Kidney infection, when uncomplicated by anatomic abnormalities such as reflux or obstructing lesions, does not appear to lead to renal damage or hypertension. In children in whom predisposing anatomic causes (reflux) are particularly prominent or in adults who have or develop these abnormalities, progressive renal injury with hypertension can occur with infection. Infection appears to enhance the damaging effects of the underlying anatomic abnormalities. The mechanisms of progressive damage include the inflammatory effects of the infection itself, potentially "autoimmune" effects, and the inflammatory and infection-promoting effects of bacterial products, especially ammonia. After initial renal damage, the hemodynamic effects of systemic hypertension and of intrarenal hyperperfusion of residual nephrons may further promote progressive injury.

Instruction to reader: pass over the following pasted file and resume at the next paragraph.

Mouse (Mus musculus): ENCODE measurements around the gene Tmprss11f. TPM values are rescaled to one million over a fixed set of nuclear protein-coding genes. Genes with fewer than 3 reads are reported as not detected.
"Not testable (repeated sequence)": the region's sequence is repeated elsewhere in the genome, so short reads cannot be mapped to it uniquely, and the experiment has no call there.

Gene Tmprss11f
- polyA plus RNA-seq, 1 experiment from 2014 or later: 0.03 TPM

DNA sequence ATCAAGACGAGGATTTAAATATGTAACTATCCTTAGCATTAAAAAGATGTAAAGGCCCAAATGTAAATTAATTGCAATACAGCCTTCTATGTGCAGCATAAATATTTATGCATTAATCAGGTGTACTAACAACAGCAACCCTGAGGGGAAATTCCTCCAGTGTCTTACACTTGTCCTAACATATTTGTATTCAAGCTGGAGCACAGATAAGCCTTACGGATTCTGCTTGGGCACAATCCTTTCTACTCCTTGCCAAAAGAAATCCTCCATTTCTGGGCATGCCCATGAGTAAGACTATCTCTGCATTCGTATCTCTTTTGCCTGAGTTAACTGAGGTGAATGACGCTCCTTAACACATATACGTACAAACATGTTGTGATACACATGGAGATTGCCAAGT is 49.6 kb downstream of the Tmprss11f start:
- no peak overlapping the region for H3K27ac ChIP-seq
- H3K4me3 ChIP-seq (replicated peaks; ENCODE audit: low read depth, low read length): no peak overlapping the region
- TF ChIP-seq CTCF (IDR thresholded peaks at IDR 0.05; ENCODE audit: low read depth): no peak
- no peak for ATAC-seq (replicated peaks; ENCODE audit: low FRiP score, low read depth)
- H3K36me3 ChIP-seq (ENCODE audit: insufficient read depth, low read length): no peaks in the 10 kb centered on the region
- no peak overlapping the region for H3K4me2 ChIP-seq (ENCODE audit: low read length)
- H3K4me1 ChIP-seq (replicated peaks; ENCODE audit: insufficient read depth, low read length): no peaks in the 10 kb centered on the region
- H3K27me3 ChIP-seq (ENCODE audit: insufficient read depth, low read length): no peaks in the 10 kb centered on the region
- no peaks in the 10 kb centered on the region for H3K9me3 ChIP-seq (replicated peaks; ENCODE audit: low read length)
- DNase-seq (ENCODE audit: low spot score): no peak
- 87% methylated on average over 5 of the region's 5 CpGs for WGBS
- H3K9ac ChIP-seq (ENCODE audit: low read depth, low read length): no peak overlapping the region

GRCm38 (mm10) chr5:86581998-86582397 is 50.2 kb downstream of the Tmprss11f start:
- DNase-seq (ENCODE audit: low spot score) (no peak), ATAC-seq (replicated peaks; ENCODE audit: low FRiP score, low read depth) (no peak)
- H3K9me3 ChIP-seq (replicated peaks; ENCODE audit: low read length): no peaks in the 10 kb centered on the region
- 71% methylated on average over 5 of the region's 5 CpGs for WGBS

|Original language||English (US)|
|Number of pages||6|
|Journal||Seminars in nephrology|
|State||Published - Mar 1988|
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